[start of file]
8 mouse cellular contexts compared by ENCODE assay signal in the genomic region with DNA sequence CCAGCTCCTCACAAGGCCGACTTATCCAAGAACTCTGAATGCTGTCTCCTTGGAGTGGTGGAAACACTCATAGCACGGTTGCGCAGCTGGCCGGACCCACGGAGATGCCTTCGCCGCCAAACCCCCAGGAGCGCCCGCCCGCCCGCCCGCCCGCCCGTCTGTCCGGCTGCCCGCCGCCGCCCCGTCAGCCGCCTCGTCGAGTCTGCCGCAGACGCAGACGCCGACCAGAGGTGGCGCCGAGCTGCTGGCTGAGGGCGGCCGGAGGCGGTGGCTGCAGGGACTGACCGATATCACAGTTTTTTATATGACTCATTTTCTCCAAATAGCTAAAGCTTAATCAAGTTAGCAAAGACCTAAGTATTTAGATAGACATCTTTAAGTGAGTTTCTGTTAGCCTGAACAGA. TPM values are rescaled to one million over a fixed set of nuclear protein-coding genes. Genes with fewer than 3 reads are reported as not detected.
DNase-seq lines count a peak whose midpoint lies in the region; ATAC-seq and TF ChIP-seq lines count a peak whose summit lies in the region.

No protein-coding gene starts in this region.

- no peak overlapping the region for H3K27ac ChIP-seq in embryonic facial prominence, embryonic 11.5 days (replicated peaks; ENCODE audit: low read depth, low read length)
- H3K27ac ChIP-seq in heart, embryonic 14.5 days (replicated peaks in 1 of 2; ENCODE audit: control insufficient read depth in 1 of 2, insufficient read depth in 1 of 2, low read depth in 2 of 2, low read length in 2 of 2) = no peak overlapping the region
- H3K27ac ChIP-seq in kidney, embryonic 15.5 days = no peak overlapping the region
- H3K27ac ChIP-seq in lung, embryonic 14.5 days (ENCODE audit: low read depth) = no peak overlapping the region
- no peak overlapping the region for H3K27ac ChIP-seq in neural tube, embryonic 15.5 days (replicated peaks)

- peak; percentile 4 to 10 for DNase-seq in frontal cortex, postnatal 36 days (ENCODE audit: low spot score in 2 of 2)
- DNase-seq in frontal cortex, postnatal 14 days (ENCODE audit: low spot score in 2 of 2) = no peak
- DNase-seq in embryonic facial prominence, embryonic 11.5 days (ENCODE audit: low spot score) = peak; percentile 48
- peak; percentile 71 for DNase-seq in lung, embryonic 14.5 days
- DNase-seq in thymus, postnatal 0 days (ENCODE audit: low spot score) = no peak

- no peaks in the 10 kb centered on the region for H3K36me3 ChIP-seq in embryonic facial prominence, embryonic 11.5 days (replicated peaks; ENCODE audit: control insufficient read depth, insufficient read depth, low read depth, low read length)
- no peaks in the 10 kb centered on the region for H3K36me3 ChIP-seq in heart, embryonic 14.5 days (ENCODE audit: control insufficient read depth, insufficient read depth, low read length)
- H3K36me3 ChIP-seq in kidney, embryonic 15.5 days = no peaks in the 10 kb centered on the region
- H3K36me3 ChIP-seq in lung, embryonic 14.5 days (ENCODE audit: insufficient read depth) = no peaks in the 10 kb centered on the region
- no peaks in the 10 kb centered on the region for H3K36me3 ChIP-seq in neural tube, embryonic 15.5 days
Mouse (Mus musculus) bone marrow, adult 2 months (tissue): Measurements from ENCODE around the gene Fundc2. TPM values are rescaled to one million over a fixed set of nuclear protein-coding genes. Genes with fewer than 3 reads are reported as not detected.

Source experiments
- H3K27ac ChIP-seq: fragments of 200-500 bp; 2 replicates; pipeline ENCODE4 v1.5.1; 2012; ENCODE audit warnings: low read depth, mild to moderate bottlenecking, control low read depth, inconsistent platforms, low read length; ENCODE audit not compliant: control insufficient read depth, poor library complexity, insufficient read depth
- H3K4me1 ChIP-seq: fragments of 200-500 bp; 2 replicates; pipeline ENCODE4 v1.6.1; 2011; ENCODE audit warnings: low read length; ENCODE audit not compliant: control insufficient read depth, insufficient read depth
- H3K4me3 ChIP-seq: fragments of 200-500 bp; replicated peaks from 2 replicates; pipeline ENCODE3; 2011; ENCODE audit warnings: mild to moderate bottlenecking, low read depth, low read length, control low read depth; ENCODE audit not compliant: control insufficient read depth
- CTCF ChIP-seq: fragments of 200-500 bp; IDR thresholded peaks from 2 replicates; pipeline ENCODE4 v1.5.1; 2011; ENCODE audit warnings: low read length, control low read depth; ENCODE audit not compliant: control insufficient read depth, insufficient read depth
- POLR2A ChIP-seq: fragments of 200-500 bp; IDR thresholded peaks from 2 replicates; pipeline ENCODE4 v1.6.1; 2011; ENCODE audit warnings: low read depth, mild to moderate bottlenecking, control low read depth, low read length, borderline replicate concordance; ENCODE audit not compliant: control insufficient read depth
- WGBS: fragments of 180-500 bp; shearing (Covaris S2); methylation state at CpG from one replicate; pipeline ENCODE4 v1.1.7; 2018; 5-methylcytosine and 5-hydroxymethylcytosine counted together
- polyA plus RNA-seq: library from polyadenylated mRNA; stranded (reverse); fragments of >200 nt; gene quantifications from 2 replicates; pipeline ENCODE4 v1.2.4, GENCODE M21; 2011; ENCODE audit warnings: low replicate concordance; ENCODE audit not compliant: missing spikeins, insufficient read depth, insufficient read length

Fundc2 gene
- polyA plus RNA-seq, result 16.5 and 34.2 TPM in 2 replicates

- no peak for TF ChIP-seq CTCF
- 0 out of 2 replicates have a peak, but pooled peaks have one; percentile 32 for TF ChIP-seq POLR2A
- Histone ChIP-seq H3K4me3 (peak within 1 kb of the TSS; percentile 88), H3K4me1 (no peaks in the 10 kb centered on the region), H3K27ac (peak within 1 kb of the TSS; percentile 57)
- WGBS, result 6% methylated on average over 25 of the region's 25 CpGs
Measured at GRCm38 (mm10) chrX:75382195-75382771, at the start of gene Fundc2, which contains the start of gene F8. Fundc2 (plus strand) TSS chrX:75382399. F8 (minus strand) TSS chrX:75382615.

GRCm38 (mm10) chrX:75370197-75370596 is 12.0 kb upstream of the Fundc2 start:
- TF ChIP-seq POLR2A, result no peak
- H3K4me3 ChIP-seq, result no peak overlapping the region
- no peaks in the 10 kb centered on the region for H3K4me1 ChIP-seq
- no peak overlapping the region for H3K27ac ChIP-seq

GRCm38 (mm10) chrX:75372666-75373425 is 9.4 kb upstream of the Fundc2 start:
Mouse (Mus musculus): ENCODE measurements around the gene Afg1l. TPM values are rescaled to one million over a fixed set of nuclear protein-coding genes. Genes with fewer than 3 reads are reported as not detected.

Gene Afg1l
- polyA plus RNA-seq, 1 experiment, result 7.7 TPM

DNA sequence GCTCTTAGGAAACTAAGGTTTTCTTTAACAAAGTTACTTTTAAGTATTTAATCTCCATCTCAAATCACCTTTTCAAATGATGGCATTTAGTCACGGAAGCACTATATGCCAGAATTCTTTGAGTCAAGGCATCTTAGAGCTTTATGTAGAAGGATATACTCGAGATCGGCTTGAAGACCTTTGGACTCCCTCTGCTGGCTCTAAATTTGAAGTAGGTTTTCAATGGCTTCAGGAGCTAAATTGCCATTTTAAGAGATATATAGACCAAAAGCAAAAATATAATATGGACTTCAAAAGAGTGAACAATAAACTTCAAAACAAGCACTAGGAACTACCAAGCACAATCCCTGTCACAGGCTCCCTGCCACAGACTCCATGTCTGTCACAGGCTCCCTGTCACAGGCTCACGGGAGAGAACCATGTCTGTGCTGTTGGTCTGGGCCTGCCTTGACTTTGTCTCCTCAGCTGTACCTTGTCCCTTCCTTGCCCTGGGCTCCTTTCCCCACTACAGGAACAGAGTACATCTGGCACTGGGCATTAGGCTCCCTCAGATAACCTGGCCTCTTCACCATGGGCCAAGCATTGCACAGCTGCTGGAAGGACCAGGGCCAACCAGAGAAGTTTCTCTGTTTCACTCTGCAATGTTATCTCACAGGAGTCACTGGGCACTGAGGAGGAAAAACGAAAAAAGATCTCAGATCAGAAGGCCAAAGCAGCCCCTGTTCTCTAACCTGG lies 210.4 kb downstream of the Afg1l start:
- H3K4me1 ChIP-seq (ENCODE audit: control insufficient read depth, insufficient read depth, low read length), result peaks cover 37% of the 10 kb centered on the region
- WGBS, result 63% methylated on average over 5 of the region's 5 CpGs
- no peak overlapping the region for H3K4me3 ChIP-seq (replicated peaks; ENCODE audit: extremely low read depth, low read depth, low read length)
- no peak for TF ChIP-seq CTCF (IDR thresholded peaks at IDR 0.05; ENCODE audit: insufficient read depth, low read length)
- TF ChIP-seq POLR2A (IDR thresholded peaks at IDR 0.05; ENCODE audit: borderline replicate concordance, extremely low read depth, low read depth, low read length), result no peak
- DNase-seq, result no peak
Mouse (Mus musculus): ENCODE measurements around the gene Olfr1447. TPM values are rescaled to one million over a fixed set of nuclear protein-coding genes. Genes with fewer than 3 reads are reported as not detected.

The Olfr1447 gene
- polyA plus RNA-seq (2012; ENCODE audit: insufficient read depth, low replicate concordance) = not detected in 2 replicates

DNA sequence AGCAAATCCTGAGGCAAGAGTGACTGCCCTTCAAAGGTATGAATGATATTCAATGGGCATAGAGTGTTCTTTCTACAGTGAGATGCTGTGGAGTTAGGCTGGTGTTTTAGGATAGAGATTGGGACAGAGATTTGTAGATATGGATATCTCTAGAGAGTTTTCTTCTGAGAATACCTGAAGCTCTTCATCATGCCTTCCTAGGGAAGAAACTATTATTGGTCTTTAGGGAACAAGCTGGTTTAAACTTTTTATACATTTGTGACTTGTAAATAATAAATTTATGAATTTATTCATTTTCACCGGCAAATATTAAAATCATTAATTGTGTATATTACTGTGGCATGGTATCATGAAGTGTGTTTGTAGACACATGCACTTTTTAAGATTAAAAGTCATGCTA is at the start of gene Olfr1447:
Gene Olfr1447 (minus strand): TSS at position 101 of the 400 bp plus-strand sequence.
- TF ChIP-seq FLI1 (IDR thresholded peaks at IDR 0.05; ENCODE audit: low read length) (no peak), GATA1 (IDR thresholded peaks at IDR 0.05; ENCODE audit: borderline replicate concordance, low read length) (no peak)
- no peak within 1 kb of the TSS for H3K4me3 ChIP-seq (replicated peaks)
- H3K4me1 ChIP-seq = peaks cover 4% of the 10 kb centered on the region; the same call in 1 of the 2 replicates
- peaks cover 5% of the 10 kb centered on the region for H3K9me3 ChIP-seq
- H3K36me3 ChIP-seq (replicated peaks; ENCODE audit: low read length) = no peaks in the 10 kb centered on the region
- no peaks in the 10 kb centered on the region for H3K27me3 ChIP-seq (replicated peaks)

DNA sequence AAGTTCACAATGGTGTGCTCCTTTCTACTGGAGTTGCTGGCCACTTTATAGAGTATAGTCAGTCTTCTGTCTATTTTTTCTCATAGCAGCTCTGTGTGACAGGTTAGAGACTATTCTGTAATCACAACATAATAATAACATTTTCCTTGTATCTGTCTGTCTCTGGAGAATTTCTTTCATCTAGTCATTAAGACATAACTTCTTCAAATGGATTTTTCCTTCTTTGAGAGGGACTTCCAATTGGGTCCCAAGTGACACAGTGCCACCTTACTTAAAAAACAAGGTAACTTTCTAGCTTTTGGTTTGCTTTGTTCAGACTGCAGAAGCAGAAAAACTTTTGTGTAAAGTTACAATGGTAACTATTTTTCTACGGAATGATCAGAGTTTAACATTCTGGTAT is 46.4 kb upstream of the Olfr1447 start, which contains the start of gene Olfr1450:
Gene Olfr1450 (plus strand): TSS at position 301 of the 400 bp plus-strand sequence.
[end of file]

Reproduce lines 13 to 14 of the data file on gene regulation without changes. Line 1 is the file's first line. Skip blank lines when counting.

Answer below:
- DNase-seq in thymus, postnatal 0 days (ENCODE audit: low spot score) = no peak

- no peaks in the 10 kb centered on the region for H3K36me3 ChIP-seq in embryonic facial prominence, embryonic 11.5 days (replicated peaks; ENCODE audit: control insufficient read depth, insufficient read depth, low read depth, low read length)